Gwyneth Paltrow’s announcement that she has the beginning stages of osteopenia (low bone mineral density) has led to speculation that her low vitamin D levels may be a consequence of her macrobiotic diet.
Now, a lot of people are thinking twice about their own diet schemes.
We’ve written before about how liquid cleanse diets can dehydrate you and hurt your heart. However, there are plenty of diets that are less extreme but still potentially harmful to your health.
I spoke to two experts: Dr. Felicia Stoler, a registered dietitian and host of Honey, We’re Killing the Kids! on TLC, and Marjorie Nolan, a New York City–based registered dietitian, certified personal trainer, and spokesperson for the American Dietetic Association. They both agree that there is a lot that dieters should look out for.
“Any kind of crash diet or fast weight-loss plan should be a red flag,” Nolan says. “You’ll miss out on nutrients, weaken your immune system, and set yourself up to get sick.”
And it’s not a myth that crash diets slow down your metabolism and you end up on a yo-yo cycle. “Even if you eat a diet that’s adequate in calories, if it cuts out an entire food group, you’re setting yourself up for problems,” she says.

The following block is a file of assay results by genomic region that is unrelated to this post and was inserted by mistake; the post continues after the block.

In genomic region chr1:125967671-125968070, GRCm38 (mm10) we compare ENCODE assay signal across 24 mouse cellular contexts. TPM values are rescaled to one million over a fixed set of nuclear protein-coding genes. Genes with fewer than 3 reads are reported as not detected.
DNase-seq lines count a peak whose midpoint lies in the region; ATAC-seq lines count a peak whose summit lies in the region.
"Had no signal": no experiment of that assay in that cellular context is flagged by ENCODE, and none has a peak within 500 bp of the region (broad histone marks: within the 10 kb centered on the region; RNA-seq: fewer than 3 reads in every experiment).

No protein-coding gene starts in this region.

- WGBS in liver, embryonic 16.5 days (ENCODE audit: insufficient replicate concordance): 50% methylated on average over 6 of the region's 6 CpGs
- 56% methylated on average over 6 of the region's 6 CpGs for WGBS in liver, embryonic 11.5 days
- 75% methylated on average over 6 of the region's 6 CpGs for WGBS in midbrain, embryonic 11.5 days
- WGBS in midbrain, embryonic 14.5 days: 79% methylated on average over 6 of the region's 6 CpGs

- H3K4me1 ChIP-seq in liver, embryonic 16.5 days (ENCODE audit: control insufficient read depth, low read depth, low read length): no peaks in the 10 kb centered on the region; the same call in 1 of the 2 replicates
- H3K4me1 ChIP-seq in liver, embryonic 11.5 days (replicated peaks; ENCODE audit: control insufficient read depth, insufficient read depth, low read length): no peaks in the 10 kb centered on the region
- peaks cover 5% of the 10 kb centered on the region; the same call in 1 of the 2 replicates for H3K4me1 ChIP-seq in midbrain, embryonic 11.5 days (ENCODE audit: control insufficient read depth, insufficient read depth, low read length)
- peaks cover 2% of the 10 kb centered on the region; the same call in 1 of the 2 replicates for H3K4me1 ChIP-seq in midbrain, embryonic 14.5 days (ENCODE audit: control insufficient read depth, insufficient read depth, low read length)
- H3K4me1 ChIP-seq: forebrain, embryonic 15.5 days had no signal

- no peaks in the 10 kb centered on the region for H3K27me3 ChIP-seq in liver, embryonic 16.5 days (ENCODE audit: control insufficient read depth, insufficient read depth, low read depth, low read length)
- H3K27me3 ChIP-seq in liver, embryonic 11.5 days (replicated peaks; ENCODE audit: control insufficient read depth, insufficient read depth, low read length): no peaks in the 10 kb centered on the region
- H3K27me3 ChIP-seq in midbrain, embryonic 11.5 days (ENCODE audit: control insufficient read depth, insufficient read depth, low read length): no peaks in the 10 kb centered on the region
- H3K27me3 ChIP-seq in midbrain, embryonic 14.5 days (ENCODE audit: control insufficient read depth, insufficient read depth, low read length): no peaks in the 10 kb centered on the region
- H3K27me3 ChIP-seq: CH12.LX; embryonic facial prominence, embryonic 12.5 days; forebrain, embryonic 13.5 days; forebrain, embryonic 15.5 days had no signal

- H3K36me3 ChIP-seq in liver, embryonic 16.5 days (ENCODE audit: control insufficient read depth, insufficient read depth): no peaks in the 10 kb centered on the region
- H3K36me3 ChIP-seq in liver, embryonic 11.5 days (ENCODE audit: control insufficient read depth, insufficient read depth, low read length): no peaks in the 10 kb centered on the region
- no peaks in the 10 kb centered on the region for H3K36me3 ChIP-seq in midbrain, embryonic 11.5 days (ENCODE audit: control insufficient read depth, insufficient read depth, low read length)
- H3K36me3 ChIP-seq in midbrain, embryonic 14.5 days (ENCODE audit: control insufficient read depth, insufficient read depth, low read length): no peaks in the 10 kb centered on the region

Here are other things dieters should watch out for:
Following a macrobiotic diet. A macrobiotic diet can be adequate, but it’s difficult to get enough protein, calcium, and calories if you don’t plan carefully, Nolan explains.
“You may not get enough protein for your muscles to rebuild themselves. And if you don’t get enough calcium or protein, in general, your body’s not able to use vitamins and minerals properly.”
Taking vitamin supplements to make up for nutrients you don’t eat. “A lot of people think that if they take supplements, they’re OK. That’s a huge misconception,” says Nolan. If your weight-loss plan is too low in calories overall, the vitamins and minerals aren’t going to make it into your cells, and your body won’t be able to use them efficiently.
Going on a gluten-free diet. “Sometimes people get a little grumble in their tummy and so they self-diagnose as being gluten intolerant, and they wipe out an entire food group. They also wipe out essential nutrients the body needs,” says Stoler.
People who are gluten intolerant can get those nutrients by eating other whole grains that don’t contain gluten, such as quinoa, rice, or amaranth.
And, going gluten-free doesn’t mean you’ll lose weight. “A gluten-free diet can be very healthy,” says Nolan, “but it is not necessarily very low in calories or fat.”
For example, compared with regular bread, gluten-free bread is much denser because the protein that would normally come from wheat is removed. That equates to a calorie count that is 30% to 40% higher than in gluten-containing products.